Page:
Try drill problems on osmosis

 

Colloids

A colloid is a dispersion of (relatively large) particles of one substance (the dispersed phase) throughout another substance or solution (the continuous phase). Fog is an example of a colloid: it consists of very small water droplets (dispersed phase) in air (continuous phase). A colloid differs from a true solution in that the dispersed particles are larger than normal molecules, though they are too small to be seen with a microscope. The particles range from about 1 x 103 pm to about 2 x 105 pm in size.

Types of Colloids

 Continuous Phase     Dispersed Phase      Name                        Example
Gas 
Gas 
Liquid 
Liquid 
Liquid 
Solid 
Solid 
Solid 
  Liquid 
  Solid 
  Gas 
  Liquid 
  Solid 
  Gas 
  Liquid 
  Solid 
  Aerosol 
  Aerosol 
  Foam 
  Emulsion 
  Sol 
  Foam 
  Gel 
  Solid sol 
  Fog, mist 
  Smoke 
  Whipped cream 
  Mayonnaise (oil dispersed in water) 
  AgCl(s) dispersed in H2O
  Pumice, plastic foams 
  Jelly, opal (mineral with liquid inclusions)
  Ruby glass (glass with dispersed metal) 

Hydrophilic and Hydrophobic Colloids

Colloids in which the continuous phase is water are divided into two major classes: hydrophilic colloids and hydrophobic colloids. A hydrophilic colloid is a colloid in which there is a strong attraction between the dispersed phase and the continuous phase (water). Many such colloids consist of macromolecules (very large molecules) dispersed in water. Except for the large size of the dispersed molecules, these colloids are like normal solutions. Protein solutions, such as gelatin in water, are hydrophilic colloids. Gelatin molecules are attracted to water molecules by London forces and hydrogen bonding.

A hydrophobic colloid is a colloid in which there is a lack of attraction between the dispersed phase and the continuous phase (water). Hydrophobic colloids are basically unstable. Given sufficient time (could be years), the dispersed phase aggregates into larger particles. In this behavior, they are quite unlike true solutions and hydrophilic colloids.

Hydrophobic sols are often formed when a solid crystallizes rapidly from a chemical reaction or a supersaturated solution. When crystallization occurs rapidly, many centers of crystallization (called nuclei) form at the same time. Ions are attracted to these nuclei, and very small crystals form. These small crystals are prevented from settling out by the random thermal motion of the solvent molecules, which continue to buffet them.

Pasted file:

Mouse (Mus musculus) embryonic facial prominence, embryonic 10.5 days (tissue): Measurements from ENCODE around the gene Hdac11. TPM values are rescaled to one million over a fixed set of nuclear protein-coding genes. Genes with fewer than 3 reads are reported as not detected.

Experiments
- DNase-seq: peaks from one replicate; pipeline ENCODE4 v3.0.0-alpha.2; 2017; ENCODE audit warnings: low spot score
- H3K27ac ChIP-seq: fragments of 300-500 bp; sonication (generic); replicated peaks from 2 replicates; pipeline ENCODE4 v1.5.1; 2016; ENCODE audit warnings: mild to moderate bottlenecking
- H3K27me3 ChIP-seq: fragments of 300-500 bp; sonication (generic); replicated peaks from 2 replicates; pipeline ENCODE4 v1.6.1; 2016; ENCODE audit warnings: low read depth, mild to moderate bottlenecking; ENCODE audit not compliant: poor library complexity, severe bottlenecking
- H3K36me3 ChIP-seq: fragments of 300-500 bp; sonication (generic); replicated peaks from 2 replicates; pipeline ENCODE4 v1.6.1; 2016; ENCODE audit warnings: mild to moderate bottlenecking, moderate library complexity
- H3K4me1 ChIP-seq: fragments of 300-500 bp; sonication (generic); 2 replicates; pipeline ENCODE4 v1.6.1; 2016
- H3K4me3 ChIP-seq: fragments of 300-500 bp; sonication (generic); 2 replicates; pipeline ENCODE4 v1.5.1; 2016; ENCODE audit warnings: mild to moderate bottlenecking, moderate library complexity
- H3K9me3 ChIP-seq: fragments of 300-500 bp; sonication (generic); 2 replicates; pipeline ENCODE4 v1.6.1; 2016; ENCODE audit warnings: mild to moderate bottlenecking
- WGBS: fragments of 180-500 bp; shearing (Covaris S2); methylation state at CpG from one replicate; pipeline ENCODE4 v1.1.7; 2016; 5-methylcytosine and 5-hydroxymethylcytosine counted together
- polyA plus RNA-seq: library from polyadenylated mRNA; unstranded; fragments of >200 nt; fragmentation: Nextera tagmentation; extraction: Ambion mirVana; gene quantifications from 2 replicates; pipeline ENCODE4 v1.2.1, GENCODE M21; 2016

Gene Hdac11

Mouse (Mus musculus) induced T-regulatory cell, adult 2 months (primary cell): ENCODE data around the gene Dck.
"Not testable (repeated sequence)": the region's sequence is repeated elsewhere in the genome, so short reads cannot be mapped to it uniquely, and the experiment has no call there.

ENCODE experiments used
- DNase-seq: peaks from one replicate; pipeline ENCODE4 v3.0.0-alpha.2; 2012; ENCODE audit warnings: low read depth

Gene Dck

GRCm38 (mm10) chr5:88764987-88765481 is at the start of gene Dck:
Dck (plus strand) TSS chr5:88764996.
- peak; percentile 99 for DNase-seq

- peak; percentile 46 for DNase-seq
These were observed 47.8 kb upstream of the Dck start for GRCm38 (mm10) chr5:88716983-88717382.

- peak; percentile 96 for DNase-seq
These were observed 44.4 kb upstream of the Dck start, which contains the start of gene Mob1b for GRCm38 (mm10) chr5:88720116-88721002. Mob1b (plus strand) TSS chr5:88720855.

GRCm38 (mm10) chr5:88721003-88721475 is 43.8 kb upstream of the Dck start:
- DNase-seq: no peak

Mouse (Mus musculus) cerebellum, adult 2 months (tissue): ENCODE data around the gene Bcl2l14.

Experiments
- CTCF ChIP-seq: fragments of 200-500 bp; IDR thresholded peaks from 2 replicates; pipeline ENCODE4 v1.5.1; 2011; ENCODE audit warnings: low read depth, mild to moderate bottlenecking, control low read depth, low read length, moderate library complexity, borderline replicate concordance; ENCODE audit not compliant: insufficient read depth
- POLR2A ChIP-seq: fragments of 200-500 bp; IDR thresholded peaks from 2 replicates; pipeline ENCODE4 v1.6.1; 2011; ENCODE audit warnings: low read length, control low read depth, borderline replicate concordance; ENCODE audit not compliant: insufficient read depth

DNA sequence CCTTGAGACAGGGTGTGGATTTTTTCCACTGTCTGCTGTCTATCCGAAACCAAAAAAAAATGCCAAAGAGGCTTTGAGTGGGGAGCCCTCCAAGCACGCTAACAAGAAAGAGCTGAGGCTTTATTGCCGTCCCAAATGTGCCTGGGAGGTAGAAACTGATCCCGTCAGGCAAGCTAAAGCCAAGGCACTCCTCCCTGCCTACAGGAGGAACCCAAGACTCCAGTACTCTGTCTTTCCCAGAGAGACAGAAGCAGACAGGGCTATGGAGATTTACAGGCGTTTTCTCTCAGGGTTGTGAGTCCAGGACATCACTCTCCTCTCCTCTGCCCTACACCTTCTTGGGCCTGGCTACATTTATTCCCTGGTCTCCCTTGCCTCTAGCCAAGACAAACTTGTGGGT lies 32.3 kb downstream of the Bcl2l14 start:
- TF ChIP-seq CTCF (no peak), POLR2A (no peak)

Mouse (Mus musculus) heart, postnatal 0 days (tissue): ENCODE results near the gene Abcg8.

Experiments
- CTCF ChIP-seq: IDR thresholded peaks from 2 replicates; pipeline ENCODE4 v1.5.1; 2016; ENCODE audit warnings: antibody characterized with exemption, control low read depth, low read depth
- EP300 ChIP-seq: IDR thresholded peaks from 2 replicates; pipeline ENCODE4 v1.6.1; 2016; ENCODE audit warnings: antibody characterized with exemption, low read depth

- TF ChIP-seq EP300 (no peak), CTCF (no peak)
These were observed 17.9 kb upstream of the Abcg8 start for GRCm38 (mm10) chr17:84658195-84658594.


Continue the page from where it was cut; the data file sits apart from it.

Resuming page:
You might expect these very small crystals to aggregate into larger crystals because the aggregation would bring ions of opposite charge into contact. However, sol formation appears to happen when, for some reason, each of the small crystals gets a preponderance of one kind of charge on its surface. For example, iron(III) hydroxide forms a colloid because an excess of iron(III) ion (Fe3+) is present on the surface, giving each crystal an excess of positive charge. These positively charged crystals repel one another, so aggregation to larger particles is prevented.

Coagulation

An iron(III) hydroxide sol can be made to aggregate by the addition of an ionic solution, particularly if the solution contains anions with multiple charges (such as phosphate ions, PO43-). Coagulation is the process by which the dispersed phase of a colloid is made to aggregate and thereby separate from the continuous phase.

Association Colloids

When molecules or ions that have both a hydrophobic and a hydrophilic end are dispersed in water, they associate, or aggregate, to form colloidal-sized particles, or micelles. A micelle is a colloidal-sized particle formed in water by the association of molecules or ions that each have a hydrophobic end and a hydrophilic end. The hydrophobic ends point inward toward one another, and the hydrophilic ends are on the outside of the micelle facing the water. A colloid in which the dispersed phase consists of micelles is called an association colloid.

Eaxample - ordinary soap in water which consists of compounds such as sodium stearate, C17H35COONa. The stearate ion has a long hydrocarbon end that is hydrophobic (because it is nonpolar) and a carboxyl group (COO-) at the other end that is hydrophilic (because it is ionic).

Soap and sodium lauryl sulfate (synthetic detergent present in toothpastes and shampoos):

CH3CH2CH2CH2CH2CH2CH2CH2CH2CH2CH2CH2OSO3-Na+
sodium lauryl sulfate

are examples of "anionics" - they have a negative charge at the hydrophilic end. Other detergent molecules are "cationics," because they have a positive charge at the hydrophilic end:

Many cationic detergents also have germicidal properties and are used in hospital disinfectants and in mouthwashes.